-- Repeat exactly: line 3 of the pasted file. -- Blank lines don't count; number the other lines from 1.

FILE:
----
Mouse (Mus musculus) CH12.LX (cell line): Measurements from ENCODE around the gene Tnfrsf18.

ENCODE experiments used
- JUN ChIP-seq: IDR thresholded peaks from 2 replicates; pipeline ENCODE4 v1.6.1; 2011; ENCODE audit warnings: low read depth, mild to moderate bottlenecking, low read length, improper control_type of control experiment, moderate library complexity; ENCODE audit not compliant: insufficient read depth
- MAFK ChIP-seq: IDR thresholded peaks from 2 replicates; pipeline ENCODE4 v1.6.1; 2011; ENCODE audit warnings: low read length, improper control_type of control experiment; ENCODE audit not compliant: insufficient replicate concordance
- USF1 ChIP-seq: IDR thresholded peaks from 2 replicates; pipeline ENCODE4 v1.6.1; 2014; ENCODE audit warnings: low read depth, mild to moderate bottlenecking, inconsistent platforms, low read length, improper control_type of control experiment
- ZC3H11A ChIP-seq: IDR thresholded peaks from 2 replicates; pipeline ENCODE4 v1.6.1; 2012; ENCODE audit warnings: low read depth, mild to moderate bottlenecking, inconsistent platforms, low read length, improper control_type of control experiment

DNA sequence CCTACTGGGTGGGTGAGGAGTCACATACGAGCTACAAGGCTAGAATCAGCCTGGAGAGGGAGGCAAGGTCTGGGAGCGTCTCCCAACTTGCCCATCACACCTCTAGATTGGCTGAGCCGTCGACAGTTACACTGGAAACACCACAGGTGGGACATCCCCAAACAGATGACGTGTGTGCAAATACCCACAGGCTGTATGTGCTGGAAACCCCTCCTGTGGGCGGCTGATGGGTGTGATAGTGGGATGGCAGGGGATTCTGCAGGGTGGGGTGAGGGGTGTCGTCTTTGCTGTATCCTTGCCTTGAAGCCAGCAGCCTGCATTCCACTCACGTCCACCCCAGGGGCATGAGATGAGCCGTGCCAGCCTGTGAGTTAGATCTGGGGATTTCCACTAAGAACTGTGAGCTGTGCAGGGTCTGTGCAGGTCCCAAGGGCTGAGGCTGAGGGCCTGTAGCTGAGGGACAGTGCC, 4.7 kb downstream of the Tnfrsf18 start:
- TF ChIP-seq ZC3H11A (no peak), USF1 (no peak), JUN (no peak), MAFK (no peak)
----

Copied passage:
- JUN ChIP-seq: IDR thresholded peaks from 2 replicates; pipeline ENCODE4 v1.6.1; 2011; ENCODE audit warnings: low read depth, mild to moderate bottlenecking, low read length, improper control_type of control experiment, moderate library complexity; ENCODE audit not compliant: insufficient read depth